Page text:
Australia-Indonesia: Building trust

Indonesian Foreign Minister Retno Marsudi highlighted the importance of developing what she called “strategic trust” in Australia-Indonesia relations, just ahead of the visit to Canberra this week by President Joko Widodo (“Jokowi”). Retno declared a more trusting Australia-Indonesia

Jokowi’s Canberra trip: A step ahead on a long road

In any relationship, it’s never a great sign when both parties have to reassure each other constantly about the strength of their bond. The more you feel the need to say it, the less true it tends to be. So it was revealing that both Australian Prime Minister Scott Morrison and Indonesian

Next steps in Australia’s coronavirus strategy

Australia is one of 72 countries that have so far imposed coronavirus travel restrictions. This has slowed the virus and bought us time, but at a price: people’s lives have been interrupted (especially students) and industries have taken a big hit (especially education and tourism). That time

Australian politics: Trouble at the top, again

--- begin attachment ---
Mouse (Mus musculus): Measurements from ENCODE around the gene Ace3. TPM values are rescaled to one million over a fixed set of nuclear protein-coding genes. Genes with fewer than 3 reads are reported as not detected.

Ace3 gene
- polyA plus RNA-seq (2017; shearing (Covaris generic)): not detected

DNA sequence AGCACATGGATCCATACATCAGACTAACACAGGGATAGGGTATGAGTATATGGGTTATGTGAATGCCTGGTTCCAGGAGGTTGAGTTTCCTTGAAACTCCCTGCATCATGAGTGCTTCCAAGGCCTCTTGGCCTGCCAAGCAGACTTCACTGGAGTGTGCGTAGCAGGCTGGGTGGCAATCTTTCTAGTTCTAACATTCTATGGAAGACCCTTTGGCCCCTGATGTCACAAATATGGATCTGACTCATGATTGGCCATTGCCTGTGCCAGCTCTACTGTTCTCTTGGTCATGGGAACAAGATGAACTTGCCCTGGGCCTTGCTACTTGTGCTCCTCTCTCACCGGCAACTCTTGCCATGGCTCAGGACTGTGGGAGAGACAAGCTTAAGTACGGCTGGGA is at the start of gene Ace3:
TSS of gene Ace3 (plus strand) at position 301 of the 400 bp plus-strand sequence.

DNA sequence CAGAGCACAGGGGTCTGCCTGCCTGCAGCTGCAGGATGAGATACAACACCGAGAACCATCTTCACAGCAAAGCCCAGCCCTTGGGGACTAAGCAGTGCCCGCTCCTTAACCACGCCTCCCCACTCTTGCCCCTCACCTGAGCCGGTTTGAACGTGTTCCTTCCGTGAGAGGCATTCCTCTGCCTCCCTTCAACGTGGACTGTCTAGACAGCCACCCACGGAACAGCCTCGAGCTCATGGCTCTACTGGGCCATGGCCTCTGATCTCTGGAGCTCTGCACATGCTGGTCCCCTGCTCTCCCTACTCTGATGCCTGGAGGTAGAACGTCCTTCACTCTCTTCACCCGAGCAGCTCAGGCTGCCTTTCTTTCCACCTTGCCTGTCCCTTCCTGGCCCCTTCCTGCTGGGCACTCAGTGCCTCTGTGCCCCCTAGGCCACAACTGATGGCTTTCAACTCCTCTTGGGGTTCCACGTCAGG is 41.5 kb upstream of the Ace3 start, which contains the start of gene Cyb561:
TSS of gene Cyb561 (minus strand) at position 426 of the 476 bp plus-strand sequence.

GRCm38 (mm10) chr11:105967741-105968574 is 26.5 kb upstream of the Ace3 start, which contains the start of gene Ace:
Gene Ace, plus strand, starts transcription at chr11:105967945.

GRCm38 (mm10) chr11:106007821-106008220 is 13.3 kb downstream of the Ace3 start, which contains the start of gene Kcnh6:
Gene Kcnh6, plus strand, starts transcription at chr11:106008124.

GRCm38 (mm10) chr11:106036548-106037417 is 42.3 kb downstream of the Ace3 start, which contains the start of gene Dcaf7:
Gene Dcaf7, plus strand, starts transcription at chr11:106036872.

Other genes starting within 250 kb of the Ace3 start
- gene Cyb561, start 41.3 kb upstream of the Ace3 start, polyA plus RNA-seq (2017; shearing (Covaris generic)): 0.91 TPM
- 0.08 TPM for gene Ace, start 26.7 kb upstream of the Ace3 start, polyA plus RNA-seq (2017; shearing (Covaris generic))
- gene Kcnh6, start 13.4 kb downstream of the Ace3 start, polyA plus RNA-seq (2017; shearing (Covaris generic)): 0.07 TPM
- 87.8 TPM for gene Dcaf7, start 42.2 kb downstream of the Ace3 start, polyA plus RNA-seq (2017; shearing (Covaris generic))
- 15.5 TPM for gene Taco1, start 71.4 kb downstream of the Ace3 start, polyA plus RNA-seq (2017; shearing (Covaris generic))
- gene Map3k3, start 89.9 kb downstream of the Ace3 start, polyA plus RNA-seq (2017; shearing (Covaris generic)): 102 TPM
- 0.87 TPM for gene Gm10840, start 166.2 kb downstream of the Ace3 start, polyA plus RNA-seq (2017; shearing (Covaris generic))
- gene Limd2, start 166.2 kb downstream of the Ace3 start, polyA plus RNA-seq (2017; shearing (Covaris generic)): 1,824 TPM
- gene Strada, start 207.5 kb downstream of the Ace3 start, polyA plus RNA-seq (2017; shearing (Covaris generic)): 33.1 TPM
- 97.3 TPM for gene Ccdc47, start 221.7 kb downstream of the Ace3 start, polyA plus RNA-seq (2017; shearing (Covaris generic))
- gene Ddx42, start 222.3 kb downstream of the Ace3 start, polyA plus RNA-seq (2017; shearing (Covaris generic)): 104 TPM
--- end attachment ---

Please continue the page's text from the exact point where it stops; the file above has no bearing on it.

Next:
Barnaby Joyce tried to bounce back to the top echelon of Australia politics this week – forcing yet another leadership challenge for a party in government, although unlike the prime ministerial churn for which Australia has become notorious over the past decade, Joyce is from the Nationals,

A new ambassador in Washington

Joe Hockey, former Treasurer, has stepped down as Australia’s ambassador to the United States and will soon be replaced by another former cabinet minister, Arthur Sinodinos. In bureaucracies, changes in personnel should not matter, but in this instance the change will be palpable. The new

Economic diplomacy: Two big-C issues

Change of pace If Australia’s bushfire crisis has done one thing to inadvertently calm the national zeitgeist during the holiday season, it is in the way climate change has suddenly returned to supplant China as the country’s biggest wicked problem. But in reality, these two big-C issues

The Australian lag in tech policy